The mayor of Chamonix in the French Alps has urged President Emmanuel Macron to act against “wackos” climbing the nearby Mont Blanc, after a series of incidents including a British tourist abandoning a rowing machine on the famed mountain.
Mayor Jean-Marc Peillex, who for years has sounded the alarm against overcrowding on Europe’s highest peak, said a member of Britain’s “Royal Commandos” hauled up the exercise machine for a stunt on Saturday.
But he did not have the strength to bring it back down and left it in an emergency hut situated at 4,362 metres (14,300 feet).
The man gave his name as Disney — “with a name like that, you’d think he thought he was at an amusement park,” Peillex said in an open letter published Sunday.
Also over the weekend, he added, a German tourist made the ascent with his dog despite warnings from police brigades who patrol Mont Blanc routes during the busy summer season, and a promise that he would leave the dog at a refuge before attempting the summit.
Instead, the tourist snuck out for the top in the middle of the night with the dog who survived but returned with bloodied paws, according to photos posted on Peillex’s Twitter account.
The weekend incidents came after two Swiss climbers in June landed a small plane just east of Mont Blanc’s summit and then started hiking to the top.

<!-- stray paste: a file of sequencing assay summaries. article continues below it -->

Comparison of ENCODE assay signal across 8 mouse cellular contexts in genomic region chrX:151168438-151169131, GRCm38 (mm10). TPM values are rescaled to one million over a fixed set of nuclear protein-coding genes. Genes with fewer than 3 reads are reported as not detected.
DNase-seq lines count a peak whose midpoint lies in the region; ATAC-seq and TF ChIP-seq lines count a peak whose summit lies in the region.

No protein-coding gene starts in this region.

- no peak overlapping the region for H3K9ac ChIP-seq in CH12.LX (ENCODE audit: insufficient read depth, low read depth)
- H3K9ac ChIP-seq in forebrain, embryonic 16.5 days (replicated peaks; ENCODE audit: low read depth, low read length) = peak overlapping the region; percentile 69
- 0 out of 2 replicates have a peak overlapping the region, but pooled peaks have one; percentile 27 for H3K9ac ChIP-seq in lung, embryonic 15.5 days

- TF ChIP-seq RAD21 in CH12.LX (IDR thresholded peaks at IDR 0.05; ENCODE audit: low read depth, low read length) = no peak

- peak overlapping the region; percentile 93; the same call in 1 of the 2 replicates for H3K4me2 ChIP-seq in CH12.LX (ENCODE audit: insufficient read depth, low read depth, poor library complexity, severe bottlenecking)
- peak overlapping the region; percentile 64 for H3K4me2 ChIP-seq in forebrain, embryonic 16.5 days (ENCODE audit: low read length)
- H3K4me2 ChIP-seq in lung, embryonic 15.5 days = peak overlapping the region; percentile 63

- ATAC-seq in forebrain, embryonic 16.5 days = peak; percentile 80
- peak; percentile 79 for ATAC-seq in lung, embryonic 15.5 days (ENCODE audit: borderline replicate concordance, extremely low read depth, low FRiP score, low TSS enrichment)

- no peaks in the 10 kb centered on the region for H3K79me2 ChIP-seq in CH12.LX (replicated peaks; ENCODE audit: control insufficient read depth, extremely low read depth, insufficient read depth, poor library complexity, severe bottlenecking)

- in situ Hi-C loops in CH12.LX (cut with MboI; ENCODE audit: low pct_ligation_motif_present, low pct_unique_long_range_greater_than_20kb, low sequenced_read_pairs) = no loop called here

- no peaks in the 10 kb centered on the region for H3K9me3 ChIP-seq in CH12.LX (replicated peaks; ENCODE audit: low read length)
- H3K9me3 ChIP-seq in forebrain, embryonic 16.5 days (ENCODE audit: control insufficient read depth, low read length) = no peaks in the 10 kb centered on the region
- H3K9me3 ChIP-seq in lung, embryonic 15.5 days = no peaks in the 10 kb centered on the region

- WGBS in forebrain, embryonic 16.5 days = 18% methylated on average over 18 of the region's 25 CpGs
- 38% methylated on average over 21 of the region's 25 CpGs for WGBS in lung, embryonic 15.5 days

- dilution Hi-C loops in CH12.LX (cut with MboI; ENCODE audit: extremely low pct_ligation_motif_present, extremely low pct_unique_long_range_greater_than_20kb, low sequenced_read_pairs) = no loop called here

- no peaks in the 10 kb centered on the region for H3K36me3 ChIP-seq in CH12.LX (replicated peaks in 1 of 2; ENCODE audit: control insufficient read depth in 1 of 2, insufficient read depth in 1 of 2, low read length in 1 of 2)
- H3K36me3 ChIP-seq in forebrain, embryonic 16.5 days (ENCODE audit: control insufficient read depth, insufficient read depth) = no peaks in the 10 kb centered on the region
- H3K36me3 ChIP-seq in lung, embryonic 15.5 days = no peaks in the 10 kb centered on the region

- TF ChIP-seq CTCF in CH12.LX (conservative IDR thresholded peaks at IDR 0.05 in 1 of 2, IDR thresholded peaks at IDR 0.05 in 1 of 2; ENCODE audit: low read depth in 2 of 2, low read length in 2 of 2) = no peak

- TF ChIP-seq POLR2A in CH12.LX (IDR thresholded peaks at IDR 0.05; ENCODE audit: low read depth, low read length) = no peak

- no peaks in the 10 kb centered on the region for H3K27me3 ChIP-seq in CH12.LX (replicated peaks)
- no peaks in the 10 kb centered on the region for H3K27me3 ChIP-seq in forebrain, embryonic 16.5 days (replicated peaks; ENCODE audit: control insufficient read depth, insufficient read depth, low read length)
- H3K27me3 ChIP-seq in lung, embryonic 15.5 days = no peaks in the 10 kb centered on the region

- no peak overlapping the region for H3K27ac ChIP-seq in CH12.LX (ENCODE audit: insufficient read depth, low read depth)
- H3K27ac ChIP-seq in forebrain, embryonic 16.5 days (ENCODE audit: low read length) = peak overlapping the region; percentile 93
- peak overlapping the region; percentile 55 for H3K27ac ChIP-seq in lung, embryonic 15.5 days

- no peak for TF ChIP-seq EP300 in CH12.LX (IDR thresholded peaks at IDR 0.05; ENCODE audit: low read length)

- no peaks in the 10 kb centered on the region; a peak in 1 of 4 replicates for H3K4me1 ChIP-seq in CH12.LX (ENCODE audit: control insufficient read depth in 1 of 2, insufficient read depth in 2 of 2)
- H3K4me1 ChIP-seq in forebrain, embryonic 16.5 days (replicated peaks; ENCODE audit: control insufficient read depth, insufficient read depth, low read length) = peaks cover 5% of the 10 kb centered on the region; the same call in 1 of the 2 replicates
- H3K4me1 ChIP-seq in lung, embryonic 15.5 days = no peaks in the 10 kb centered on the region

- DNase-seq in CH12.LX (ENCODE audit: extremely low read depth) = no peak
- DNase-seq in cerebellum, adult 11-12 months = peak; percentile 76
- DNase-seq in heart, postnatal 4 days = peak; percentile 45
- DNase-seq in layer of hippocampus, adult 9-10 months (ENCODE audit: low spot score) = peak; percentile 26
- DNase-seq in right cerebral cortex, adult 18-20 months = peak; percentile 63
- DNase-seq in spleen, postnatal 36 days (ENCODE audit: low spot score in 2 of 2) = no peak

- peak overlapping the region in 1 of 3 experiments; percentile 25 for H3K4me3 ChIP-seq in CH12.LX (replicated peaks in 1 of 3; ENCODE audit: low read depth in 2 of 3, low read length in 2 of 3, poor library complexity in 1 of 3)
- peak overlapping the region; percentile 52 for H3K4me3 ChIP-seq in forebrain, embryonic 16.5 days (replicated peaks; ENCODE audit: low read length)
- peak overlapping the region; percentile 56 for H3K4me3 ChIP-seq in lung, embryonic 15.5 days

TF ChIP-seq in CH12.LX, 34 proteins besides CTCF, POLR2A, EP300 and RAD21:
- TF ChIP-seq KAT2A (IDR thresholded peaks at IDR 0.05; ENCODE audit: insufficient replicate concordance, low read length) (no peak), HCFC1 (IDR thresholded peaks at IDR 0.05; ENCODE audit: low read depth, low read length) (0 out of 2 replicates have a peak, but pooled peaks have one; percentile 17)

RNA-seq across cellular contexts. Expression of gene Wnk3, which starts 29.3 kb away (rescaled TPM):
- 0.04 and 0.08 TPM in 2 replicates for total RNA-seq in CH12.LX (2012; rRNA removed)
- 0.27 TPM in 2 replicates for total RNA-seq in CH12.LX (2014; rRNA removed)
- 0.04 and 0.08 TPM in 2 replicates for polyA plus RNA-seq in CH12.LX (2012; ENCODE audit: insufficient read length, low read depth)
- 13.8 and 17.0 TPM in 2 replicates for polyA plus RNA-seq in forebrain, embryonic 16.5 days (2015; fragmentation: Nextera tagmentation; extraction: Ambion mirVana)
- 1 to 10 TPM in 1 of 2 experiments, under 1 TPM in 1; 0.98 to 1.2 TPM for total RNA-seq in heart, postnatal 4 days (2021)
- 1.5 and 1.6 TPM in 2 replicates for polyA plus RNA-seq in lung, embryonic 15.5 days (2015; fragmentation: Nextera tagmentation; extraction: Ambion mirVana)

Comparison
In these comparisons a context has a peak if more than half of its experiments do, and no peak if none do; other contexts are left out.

Stopped by the mountain police, they were given only a 38-euro ($42) fine and allowed to fly off, since technically they had only broken laws from the 1960s setting out landing sites in the area.
“This situation has gone on long enough!” Peillex said in his letter.
He called on Macron to “write and pass laws without delay that from 2020 would severely punish all these wackos who break the law, and restore peace to Mont Blanc.”
Officials are already grappling with a huge influx of climbers hoping to scale the 4,809-meter-high peak, which has sharply increased security risks as well as environmental impacts.
Warmer temperatures in recent years have melted permafrost, raising the risk of rock falls on the most popular routes.
Retreating glaciers, which are melting under the effect of higher temperatures, are also leaving the granite slopes more vulnerable and less supported.
In May, officials banned climbers from scaling Mont Blanc unless they had booked a room in one of the three official shelters.
The Alpine peak now attracts nearly 25,000 climbers every year, but the daily crowds have led to flaring tempers among teams jockeying for position, and rampant illegal camping.
So far this season at least three climbers have died on Mont Blanc.